How Rocking Can Help You Heal

Research shows the health benefits from the gentle motion of rocking are undeniable.

Michele DeMarco, PhD


Photo of a rocking chair in front of a window with a small table with tea on top.
Photo: Elena Kloppenburg / Unsplash

I think my parents glimpsed heaven when they got a Swyngomatic — the thin, metal windup baby swing that was all the rage in 1960s and ’70s. “We took that thing everywhere,” says my mom with an unworldly sigh. “It probably saved our marriage,” laughs my Dad. They are not alone. Parents throughout time and across culture have known instinctively what research has lately confirmed: the soothing, sleep-inducing power of the repetitive rocking motion.

But it’s not just babies that benefit from rocking. A recent study in Current Biology suggests that our brains — young or adult — are designed to respond to gentle oscillation. Researchers used electroencephalography (EEG) recordings to investigate the brain responses of 18 healthy adults who spent three nights in a sleep lab. The first night acclimated them to the sleep environment; the second was spent rocking in a bed; and the third they slept stationary.

The findings were compelling: Even in people who typically sleep well, rocking helped them to fall asleep sooner. It also helped them achieve non-REM sleep, which means improved quality of sleep, and they had fewer disturbances, which allowed for longer and deeper sleep.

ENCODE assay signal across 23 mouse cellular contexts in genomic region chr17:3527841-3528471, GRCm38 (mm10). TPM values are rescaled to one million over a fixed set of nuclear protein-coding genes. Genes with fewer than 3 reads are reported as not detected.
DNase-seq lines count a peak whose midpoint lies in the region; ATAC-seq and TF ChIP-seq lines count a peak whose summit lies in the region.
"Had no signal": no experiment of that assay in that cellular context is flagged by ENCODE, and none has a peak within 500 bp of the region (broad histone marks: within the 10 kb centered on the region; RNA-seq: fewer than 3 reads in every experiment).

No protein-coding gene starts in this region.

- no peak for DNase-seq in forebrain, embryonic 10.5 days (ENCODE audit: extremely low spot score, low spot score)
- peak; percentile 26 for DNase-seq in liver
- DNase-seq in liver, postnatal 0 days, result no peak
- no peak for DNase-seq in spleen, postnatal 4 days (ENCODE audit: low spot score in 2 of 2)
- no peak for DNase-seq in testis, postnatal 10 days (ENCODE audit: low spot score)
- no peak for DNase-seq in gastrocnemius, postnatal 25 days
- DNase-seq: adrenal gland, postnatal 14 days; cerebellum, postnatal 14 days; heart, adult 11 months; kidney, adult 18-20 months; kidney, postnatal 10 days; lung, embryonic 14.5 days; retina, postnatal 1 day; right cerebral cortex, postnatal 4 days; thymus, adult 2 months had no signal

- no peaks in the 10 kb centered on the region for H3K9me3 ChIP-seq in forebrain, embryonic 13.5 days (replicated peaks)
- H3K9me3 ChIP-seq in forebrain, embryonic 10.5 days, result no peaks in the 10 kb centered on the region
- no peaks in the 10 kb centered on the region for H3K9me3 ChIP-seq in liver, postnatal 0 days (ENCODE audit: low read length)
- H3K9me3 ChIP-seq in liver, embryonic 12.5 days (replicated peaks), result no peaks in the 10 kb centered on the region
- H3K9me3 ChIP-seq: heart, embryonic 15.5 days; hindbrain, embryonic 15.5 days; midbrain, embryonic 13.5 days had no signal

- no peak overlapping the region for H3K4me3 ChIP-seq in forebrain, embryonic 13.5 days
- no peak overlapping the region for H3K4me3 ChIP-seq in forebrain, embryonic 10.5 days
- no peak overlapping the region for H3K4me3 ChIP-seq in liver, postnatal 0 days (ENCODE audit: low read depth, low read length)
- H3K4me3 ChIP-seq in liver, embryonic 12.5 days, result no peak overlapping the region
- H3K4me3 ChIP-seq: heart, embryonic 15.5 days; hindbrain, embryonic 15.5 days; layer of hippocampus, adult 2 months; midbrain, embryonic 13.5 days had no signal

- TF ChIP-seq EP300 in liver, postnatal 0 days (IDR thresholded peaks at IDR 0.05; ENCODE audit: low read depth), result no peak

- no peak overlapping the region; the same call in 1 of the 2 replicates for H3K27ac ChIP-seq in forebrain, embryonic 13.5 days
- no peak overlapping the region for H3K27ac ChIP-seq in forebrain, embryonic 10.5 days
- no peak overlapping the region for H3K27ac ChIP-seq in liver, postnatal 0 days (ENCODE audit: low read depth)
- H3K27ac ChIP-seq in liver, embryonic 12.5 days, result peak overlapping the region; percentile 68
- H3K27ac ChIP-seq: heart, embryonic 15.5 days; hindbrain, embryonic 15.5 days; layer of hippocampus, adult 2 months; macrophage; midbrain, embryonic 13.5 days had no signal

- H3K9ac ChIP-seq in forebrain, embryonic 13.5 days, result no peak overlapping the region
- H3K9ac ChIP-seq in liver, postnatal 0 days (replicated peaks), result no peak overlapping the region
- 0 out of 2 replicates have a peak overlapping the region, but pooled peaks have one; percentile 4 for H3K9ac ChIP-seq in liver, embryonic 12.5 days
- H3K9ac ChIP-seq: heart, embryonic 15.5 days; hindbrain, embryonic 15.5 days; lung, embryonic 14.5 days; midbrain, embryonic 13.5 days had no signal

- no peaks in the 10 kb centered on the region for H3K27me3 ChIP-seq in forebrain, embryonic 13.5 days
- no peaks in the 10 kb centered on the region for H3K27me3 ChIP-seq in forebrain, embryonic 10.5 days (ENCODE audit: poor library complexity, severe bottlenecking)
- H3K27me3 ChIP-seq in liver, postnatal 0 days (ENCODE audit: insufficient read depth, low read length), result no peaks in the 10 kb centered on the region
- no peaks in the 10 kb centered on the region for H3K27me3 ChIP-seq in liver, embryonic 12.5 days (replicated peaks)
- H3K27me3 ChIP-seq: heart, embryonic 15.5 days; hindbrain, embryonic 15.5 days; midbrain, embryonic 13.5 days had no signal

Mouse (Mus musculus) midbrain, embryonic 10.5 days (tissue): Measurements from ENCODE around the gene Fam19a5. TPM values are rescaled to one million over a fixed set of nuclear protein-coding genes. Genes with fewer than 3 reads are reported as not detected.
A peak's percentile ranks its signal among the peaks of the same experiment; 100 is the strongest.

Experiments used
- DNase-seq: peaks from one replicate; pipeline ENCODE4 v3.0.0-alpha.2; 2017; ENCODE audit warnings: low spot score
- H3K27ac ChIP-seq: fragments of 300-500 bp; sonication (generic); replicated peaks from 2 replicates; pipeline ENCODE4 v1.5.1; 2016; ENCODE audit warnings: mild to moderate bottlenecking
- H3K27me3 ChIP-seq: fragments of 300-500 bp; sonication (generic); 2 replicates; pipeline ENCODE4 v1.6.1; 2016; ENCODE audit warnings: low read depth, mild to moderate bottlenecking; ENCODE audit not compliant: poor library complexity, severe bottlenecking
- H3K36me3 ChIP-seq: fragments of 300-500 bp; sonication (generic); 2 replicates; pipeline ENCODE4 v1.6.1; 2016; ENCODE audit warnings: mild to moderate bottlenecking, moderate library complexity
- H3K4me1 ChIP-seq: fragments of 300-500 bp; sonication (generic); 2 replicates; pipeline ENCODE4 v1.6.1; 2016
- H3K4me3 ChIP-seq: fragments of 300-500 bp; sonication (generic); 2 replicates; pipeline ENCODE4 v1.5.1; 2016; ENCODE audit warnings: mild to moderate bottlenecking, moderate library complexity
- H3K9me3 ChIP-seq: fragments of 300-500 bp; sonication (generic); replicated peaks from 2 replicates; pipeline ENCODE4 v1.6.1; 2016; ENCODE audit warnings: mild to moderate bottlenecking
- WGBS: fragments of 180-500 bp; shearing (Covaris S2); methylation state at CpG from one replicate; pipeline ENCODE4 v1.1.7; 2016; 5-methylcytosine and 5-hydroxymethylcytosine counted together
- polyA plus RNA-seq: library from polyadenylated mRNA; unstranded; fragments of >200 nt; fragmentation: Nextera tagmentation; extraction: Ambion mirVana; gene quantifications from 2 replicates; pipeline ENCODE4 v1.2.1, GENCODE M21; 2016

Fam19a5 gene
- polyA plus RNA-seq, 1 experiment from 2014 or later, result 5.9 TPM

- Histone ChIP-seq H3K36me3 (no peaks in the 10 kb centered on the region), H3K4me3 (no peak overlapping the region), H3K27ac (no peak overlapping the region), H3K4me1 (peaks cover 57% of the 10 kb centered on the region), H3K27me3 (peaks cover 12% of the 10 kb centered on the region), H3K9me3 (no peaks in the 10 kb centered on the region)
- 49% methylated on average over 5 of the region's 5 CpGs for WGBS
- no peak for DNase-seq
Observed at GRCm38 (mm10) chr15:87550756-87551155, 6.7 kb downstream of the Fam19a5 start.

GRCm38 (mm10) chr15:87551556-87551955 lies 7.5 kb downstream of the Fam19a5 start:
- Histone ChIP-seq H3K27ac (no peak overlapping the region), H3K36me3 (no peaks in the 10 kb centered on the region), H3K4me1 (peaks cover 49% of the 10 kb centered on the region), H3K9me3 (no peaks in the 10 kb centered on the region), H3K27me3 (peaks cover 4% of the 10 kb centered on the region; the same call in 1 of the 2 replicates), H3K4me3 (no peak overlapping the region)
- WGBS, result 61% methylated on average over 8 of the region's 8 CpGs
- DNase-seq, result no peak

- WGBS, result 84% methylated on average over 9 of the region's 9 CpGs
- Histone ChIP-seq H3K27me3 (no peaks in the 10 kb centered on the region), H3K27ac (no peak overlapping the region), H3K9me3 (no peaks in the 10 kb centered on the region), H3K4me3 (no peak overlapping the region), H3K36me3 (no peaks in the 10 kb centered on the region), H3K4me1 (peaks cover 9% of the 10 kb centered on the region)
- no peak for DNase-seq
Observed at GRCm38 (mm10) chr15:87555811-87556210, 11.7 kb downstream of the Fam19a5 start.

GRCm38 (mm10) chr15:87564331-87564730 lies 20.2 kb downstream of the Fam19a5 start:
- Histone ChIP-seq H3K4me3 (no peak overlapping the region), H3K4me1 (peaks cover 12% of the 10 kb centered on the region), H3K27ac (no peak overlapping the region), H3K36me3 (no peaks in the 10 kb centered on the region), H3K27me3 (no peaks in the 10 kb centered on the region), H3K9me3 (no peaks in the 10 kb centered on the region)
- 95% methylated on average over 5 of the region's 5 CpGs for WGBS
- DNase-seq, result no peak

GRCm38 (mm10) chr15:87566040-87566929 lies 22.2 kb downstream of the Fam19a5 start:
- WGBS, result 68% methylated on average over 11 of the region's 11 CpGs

Being rocked may help you fall asleep sooner and sleep longer and deeper.

Beyond sleeping

All this is great news for the 50 to 70 million Americans who struggle to get some quality shut-eye. And yet the gentle sway of rocking has also been proven to help with other significant health issues.

Chronic pain

In the 1950s, a young John F. Kennedy was prescribed a rocking chair, styled the “Carolina Rocker,” by his physician to help relieve his back pain. So effective did JFK find the exercise that in the following decade he acquired 14 of these rockers, even installing one on Air Force One and at Camp David.

Rocking increases circulation by sending more oxygen to our joints, which reduces inflammation and reduces pain. (And all you need is five to ten minutes to feel the effect.) Rocking also engages core…



Michele DeMarco, PhD

Award-winning writer, therapist, clinical ethicist, and researcher specializing in moral injury. I talk about the stuff many won’t.